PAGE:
Zika virus – worth worrying about?
What’s with the Zika virus? Should we be concerned about it?
The Zika virus is nothing new. It was identified in the 1940s. It causes no symptoms in 80% of people with it and minor symptoms in nearly everyone else. It was never known to cause serious health problems such as microcephaly and other defects.
Freaking out pregnant women – and lots of others
“Oh my, I was bitten by a mosquito. Will my baby will be born with birth defects? What can I do? Should I get an abortion?”
Bad science is making pregnant women (and a lot of other people) incredibly nervous.
The fact is that previous epidemics of the Zika virus was never been linked to microcephaly and fetal malformations. Also – even though Zika-carrying mosquitoes spread across Brazil and infected untold millions of people, those infections never translated into neurodevelopmental birth defects (such as shrunken brains).
The “Explosion” that Didn’t Happen
A recent article in the Canadian newspaper, The Globe and Mail:
Brazil’s Ministry of Health has launched an investigation into the cluster of babies born with brain defects linked to the Zika virus, after an expected “explosion” of cases across the country did not occur.
The bulk of the cases of congenital Zika syndrome – fetal brain defects that sometimes cause microcephaly, or abnormally small skulls – remain clustered in the northeast region of the country.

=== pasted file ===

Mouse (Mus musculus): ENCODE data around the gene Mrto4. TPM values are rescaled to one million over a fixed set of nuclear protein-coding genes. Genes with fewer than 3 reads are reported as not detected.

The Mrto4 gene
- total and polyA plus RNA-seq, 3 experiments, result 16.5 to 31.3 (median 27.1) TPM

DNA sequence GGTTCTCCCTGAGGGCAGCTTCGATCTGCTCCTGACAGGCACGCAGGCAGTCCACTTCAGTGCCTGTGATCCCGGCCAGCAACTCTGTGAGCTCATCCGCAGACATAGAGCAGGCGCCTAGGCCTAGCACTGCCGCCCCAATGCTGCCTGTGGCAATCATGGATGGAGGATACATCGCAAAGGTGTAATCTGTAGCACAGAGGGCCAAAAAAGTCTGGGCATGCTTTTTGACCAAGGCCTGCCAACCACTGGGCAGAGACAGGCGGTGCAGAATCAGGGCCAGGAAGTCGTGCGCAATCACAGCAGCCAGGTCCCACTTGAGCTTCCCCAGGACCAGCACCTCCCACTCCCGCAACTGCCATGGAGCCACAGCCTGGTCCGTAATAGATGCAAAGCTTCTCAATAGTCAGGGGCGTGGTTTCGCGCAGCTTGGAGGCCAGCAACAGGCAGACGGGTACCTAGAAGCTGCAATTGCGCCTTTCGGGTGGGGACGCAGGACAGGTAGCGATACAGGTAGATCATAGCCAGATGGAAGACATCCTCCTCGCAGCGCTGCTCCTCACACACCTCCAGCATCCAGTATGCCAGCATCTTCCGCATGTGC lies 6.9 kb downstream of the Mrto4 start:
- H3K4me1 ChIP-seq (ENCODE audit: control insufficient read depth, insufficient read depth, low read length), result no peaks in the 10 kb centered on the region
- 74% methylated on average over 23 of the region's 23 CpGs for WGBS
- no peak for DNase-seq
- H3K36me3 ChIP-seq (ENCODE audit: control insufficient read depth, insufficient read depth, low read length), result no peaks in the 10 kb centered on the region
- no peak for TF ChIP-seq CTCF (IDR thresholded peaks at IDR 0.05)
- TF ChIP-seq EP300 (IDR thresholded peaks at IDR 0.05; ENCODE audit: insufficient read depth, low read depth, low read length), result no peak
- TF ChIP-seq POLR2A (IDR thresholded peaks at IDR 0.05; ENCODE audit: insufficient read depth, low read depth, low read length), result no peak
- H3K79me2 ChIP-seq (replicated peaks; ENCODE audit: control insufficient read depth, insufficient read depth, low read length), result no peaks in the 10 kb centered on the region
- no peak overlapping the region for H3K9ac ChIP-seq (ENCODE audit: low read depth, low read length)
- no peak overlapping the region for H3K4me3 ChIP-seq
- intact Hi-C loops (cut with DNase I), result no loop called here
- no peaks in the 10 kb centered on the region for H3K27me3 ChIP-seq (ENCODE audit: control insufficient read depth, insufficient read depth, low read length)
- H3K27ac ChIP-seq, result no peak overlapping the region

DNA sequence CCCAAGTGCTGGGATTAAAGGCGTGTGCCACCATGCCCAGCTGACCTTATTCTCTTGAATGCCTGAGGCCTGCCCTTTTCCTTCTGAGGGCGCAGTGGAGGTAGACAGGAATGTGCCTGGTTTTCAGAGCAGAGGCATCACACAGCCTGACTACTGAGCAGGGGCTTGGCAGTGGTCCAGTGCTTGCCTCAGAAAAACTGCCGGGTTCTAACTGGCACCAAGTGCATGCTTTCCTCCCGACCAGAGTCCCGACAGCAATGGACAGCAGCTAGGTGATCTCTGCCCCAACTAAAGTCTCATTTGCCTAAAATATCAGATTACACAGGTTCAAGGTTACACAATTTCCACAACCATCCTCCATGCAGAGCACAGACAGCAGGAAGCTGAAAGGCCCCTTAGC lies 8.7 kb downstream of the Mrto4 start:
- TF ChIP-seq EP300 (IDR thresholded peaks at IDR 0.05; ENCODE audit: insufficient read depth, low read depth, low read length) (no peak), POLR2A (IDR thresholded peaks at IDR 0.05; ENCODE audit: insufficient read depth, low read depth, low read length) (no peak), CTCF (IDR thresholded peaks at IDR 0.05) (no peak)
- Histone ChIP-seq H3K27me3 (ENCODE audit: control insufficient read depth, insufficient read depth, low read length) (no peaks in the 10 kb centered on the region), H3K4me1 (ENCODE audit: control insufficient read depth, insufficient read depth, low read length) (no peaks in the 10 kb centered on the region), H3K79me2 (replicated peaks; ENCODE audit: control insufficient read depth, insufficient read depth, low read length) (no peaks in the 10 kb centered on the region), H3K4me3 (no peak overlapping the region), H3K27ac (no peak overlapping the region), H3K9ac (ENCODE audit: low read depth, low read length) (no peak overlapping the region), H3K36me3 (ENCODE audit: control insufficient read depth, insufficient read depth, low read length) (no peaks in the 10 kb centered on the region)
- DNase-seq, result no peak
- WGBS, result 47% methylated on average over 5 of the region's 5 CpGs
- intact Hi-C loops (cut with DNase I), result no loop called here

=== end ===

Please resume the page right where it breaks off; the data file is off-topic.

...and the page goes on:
Fatima Marinho, coordinator of epidemiological analysis and information at the ministry said:
But we didn’t find this in other states – even the [adjacent] states didn’t see the same situation…. We were preparing for an explosion and it didn’t come…So we started to think that in this central area maybe more than Zika is causing this intensity and severity.” (4)
So what’s causing microcephaly (small heads, fetal brain defect)?
The northeast region of Brazil where the deformed babies were born had been, for the prior 18 months, heavily sprayed with pyroproxyfen a chemical larvicide by planes and even added to the drinking water. This larvicide produces malformations in mosquitoes. (5)
A physician group from the area observed that Zika is apparently a red herring, a non-cause of feta damage:
Previous Zika epidemics did not cause birth defects in newborns, despite infecting 75% of the population in those countries. Also, in other countries such as Colombia there are no records of microcephaly; however, there are plenty of Zika cases. (6)
Speaking about toxins and microcephaly
This is not the first report linking toxins to microcephaly. A report published by the US government showed that vaccine toxins could also affect the brains of newborns. (7)
And the beat goes on
In Miami DIBROM is being sprayed to kill Zika carrying mosquitos. It has been linked to sickness and death. It’s ‘inert’ ingredients can cause thyroid dysfunction and birth defects, mental illness, hearing and kidney damage and may be carcinogenic.
Let’s hope we can survive the treatment because it is far worse than the “disease.”
For more information on The Great Zika Hoax: